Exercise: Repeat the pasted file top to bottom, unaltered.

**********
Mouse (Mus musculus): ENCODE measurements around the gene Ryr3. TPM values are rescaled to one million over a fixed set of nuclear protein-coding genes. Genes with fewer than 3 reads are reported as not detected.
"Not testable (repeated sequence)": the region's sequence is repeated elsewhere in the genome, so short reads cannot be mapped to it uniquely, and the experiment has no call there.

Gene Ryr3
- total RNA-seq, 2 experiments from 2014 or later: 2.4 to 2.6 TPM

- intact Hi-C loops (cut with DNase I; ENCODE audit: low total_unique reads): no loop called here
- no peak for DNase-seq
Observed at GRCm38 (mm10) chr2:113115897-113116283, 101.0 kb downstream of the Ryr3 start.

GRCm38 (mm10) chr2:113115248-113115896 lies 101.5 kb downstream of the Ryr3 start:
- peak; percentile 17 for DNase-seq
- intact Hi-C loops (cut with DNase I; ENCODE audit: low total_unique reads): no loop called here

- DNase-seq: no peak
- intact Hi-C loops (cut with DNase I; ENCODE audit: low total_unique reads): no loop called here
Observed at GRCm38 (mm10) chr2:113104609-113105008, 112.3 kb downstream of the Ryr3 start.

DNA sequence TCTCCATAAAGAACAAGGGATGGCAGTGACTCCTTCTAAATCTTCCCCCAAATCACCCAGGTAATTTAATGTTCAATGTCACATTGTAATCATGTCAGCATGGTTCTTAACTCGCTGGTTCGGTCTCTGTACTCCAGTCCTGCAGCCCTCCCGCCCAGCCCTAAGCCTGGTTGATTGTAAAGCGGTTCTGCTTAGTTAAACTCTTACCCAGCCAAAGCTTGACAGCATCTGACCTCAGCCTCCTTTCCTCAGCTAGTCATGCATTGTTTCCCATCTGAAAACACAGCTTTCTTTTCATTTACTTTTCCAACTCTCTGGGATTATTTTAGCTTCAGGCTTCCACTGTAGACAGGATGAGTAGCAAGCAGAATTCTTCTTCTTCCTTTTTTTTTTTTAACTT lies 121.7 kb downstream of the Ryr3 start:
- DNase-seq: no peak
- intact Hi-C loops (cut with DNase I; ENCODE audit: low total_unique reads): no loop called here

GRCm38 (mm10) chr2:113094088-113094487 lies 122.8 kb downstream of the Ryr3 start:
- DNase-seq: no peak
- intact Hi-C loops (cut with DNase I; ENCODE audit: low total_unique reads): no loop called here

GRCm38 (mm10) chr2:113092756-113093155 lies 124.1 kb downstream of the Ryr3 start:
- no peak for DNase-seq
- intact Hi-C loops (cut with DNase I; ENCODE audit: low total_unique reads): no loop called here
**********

Mouse (Mus musculus): ENCODE measurements around the gene Ryr3. TPM values are rescaled to one million over a fixed set of nuclear protein-coding genes. Genes with fewer than 3 reads are reported as not detected.
"Not testable (repeated sequence)": the region's sequence is repeated elsewhere in the genome, so short reads cannot be mapped to it uniquely, and the experiment has no call there.

Gene Ryr3
- total RNA-seq, 2 experiments from 2014 or later: 2.4 to 2.6 TPM

- intact Hi-C loops (cut with DNase I; ENCODE audit: low total_unique reads): no loop called here
- no peak for DNase-seq
Observed at GRCm38 (mm10) chr2:113115897-113116283, 101.0 kb downstream of the Ryr3 start.

GRCm38 (mm10) chr2:113115248-113115896 lies 101.5 kb downstream of the Ryr3 start:
- peak; percentile 17 for DNase-seq
- intact Hi-C loops (cut with DNase I; ENCODE audit: low total_unique reads): no loop called here

- DNase-seq: no peak
- intact Hi-C loops (cut with DNase I; ENCODE audit: low total_unique reads): no loop called here
Observed at GRCm38 (mm10) chr2:113104609-113105008, 112.3 kb downstream of the Ryr3 start.

DNA sequence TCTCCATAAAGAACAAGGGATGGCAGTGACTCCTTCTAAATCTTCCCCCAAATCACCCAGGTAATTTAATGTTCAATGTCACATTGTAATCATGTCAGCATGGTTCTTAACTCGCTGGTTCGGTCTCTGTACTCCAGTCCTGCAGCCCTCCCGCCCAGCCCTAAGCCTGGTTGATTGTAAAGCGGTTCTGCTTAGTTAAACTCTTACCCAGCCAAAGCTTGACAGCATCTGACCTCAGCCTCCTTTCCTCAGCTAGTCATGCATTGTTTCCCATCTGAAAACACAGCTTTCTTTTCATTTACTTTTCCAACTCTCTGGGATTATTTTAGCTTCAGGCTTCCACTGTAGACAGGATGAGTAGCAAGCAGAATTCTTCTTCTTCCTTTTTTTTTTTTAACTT lies 121.7 kb downstream of the Ryr3 start:
- DNase-seq: no peak
- intact Hi-C loops (cut with DNase I; ENCODE audit: low total_unique reads): no loop called here

GRCm38 (mm10) chr2:113094088-113094487 lies 122.8 kb downstream of the Ryr3 start:
- DNase-seq: no peak
- intact Hi-C loops (cut with DNase I; ENCODE audit: low total_unique reads): no loop called here

GRCm38 (mm10) chr2:113092756-113093155 lies 124.1 kb downstream of the Ryr3 start:
- no peak for DNase-seq
- intact Hi-C loops (cut with DNase I; ENCODE audit: low total_unique reads): no loop called here